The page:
We found the United States Consul up on the heights, and he escorted us to some lovely parks and residence streets. Speaking of the climate, he had been there a year and this was the hottest day that he remembered. It was merely a July day fol. Ohio, all but the penetrating heat of the sun’s direct rays. I had never before felt that the true tropics would support fine civilization, and people of our kind. I changed my mind here, as I was profoundly impressed that if only people knew how to live, how to banish the mosquito with the consequent malaria and yellow fever, they could live in comfort and happiness in such a climate as that of Bahia; but they would assuredly need men of darker skin than their own to do much of the manual labor in the sun. The pigment of the Indian and the Negro was given as a protection from the sun’s actinic rays ; we, poor unfortunates, children of the cold North, are without dark skins, so we suffer most when trans-planted too near the equator.

I quote again from my note book: “I took a long trolley ride and saw many pretty homes and gardens; flowers, very vivid in their colors; waste places carpeted densely with Bermuda grass; goats and children playing on the commons ; banks of bananas almost as high as trees; groves of oranges big and green and many, many happy, well-looking children. It was not a hot day in the shade—not in the least what one would imagine the tropics to be like. The señors wore black, thin coats and straw hats, no sun helmets nor anything suggesting African or Indian pictures. It was all delicious—the air, in the evening and the sights. Of course there was, enough to criticise, if one wished to do that, but Bahia has had so many sorrows from yellow fever in the past that it should be forgiven much. Now is no doubt the dawn of a new era.”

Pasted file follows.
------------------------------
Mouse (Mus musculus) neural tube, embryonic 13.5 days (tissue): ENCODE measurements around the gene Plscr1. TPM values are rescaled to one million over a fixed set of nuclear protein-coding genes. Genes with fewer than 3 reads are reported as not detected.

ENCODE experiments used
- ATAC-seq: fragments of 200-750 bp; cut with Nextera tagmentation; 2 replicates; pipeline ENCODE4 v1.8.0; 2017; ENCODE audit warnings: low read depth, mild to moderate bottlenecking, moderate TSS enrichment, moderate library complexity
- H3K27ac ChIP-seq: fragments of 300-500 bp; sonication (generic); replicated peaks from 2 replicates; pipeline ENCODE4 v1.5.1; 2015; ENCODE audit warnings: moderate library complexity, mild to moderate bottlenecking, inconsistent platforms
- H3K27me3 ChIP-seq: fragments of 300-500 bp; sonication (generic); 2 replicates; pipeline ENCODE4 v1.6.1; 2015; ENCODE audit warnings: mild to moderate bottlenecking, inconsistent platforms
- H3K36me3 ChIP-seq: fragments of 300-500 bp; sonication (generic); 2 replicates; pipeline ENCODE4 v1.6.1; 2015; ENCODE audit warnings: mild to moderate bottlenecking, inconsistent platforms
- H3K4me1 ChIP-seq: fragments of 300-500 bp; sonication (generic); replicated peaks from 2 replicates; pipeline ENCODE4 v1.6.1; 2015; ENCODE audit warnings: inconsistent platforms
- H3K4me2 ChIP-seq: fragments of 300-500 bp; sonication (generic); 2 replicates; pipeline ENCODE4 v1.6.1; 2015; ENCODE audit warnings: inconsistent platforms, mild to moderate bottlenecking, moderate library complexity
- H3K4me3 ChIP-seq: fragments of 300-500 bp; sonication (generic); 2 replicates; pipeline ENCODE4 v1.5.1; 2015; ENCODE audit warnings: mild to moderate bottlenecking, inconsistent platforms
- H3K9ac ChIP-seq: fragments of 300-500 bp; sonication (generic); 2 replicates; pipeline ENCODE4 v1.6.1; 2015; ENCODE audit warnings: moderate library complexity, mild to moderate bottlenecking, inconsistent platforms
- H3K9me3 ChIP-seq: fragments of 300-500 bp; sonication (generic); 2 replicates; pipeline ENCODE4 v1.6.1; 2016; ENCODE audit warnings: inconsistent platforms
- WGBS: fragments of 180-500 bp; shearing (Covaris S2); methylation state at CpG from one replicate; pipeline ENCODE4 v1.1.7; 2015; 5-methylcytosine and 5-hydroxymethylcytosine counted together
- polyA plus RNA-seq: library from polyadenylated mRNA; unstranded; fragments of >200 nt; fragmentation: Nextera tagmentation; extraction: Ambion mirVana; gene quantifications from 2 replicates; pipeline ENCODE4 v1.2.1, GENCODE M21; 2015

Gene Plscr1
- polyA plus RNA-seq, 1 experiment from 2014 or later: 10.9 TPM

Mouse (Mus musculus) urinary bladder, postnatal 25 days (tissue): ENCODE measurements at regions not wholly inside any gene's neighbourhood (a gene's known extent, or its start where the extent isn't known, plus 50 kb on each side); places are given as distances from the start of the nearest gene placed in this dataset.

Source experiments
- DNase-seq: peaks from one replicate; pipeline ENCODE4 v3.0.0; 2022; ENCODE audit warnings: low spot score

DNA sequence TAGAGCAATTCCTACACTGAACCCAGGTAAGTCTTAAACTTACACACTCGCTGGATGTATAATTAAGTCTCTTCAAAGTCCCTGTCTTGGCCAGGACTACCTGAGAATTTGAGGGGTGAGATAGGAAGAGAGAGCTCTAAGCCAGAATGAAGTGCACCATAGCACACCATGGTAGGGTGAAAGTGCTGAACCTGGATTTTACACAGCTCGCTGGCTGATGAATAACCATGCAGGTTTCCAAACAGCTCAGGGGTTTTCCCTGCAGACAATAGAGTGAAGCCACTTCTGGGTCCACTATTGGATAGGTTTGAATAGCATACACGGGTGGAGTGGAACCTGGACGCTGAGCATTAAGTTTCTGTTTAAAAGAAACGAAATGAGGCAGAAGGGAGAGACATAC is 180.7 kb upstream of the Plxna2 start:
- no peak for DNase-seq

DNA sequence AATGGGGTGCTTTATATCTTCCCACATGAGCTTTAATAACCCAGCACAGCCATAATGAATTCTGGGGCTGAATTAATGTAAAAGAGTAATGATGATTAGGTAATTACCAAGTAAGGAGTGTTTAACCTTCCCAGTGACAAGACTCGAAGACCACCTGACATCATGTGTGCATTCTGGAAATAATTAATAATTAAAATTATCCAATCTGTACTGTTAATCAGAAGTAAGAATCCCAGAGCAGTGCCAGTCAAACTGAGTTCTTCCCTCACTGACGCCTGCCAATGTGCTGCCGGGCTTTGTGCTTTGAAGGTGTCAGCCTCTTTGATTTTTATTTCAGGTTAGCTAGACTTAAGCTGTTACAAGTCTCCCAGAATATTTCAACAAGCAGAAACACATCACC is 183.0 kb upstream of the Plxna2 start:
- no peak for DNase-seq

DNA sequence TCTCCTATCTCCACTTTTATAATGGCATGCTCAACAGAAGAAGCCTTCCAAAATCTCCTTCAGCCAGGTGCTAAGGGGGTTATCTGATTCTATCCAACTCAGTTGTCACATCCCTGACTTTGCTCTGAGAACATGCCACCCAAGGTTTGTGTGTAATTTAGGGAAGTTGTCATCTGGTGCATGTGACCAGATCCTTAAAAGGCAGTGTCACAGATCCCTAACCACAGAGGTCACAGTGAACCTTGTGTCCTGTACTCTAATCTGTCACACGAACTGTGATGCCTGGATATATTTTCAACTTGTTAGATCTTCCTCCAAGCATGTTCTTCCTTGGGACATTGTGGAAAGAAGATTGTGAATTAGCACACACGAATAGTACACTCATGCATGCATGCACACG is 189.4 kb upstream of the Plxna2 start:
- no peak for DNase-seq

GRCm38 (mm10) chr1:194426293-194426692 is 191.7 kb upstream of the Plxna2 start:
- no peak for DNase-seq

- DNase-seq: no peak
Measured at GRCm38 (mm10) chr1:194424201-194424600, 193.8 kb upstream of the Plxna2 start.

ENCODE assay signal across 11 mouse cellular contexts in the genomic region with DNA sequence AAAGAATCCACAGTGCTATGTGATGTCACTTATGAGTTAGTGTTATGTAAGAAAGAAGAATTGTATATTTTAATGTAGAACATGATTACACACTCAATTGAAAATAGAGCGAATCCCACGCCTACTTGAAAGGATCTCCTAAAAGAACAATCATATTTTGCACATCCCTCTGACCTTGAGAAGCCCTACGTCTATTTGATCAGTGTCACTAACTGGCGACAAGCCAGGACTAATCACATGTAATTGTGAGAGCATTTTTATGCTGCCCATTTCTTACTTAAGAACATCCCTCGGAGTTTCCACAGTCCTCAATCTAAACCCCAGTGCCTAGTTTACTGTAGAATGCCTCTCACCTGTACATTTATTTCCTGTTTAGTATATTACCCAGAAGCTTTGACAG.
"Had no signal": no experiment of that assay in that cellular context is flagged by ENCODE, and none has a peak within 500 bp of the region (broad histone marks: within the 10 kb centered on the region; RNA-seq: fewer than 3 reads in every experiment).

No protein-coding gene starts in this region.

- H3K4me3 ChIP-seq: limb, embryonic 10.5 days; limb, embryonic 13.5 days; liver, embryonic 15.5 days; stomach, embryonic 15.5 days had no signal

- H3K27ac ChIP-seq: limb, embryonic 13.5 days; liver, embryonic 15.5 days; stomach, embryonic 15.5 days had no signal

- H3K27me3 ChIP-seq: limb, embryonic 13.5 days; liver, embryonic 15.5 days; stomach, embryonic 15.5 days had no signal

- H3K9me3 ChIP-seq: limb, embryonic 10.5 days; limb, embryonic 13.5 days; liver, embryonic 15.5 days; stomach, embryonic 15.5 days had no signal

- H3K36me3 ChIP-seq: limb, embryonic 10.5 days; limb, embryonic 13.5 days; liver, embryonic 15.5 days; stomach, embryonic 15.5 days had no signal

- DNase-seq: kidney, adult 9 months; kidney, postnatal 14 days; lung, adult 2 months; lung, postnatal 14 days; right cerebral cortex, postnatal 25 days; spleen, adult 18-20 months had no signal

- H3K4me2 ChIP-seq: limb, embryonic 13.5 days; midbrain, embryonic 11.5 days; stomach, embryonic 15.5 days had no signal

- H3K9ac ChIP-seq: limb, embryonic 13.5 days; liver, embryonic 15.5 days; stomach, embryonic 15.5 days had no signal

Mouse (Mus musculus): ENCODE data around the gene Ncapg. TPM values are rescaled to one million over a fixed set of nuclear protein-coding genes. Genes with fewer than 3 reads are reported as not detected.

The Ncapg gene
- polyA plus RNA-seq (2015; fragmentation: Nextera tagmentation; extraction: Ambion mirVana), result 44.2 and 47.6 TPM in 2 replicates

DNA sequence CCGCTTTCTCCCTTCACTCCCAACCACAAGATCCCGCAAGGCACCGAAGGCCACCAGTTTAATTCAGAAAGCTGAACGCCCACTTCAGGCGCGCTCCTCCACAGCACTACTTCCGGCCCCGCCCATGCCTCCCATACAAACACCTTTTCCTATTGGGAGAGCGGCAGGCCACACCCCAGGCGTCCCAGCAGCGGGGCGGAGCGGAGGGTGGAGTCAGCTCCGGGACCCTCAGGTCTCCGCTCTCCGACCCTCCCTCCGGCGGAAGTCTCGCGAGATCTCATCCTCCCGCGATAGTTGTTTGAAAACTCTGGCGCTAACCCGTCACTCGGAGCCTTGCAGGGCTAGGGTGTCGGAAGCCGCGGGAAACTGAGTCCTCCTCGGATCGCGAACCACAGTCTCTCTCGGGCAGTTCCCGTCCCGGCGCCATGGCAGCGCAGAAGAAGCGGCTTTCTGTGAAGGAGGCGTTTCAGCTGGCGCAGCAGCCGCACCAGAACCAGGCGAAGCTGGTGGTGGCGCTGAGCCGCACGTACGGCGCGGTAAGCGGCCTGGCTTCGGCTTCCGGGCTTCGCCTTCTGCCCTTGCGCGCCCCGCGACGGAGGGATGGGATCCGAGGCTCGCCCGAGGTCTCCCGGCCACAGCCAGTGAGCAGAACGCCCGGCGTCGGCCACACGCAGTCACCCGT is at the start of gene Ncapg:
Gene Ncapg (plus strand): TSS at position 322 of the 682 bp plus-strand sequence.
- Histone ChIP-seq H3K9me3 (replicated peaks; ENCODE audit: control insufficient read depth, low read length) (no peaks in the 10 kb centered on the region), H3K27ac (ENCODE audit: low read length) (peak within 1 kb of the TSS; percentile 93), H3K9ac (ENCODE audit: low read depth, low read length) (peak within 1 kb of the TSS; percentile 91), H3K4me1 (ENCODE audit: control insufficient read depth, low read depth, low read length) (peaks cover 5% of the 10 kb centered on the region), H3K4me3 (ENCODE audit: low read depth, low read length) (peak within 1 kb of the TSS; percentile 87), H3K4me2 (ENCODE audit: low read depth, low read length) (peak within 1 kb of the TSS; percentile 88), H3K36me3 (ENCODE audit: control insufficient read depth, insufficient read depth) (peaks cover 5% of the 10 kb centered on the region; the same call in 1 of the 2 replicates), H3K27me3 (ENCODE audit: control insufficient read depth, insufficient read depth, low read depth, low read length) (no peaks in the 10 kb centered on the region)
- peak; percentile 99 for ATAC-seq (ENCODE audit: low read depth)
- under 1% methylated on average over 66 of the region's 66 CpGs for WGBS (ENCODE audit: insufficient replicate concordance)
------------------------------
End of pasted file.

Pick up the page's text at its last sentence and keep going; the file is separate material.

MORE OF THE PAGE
We passed a pretty house with a big European lawn, only so much greener a lawn than I ever saw in -Europe, and on it some German people playing lawn tennis in the evening and happy, healthy-looking children playing about. The thought came : “Why, here one could have a farm, with meadows, pastures, corn, sugar, bananas and many things.” After all it would be a poor place for hay-making, for it rains every day, they say, and why would one want any hay? I saw donkeys laden with very long green grass, Guinea grass, I imagine. I fear the country is settled up with the wrong kind of people for progress; there is a great deal of African blood. Bahia once was a center of a’ great slave trade.

We took on at Bahia, great green-colored oranges that are said never to turn yellow, (delicious they are, too), and mangoes. A mango is a cross between a peach and a pomegranate, as big as a duck’s egg, with a flavor like a peach tinged with turpentine. One eats them best in a bath tub, undressed, but they are very delicious, once you get used to them.

We must remember that the Verdi sailed at 6 o’clock. Three of us missed our boat and had to bargain with a swarthy pirate to take us out, which he did for double price; it was an anxious moment or two, as we wondered whether we would reach the Verdi in time, but we did; all was well and we were happy. – We had had an adventure; we had achieved something, and so we were happy. Then we bore away to Rio Janeiro.

Next day we were under the vertical sun. We passed Brazilian coasting steamers, not very big or comfortable looking, and we wondered what life as the Brazilians live it was like. We felt very sure, now, that we were really in South America, and it seemed to a North American a far stranger land than Europe.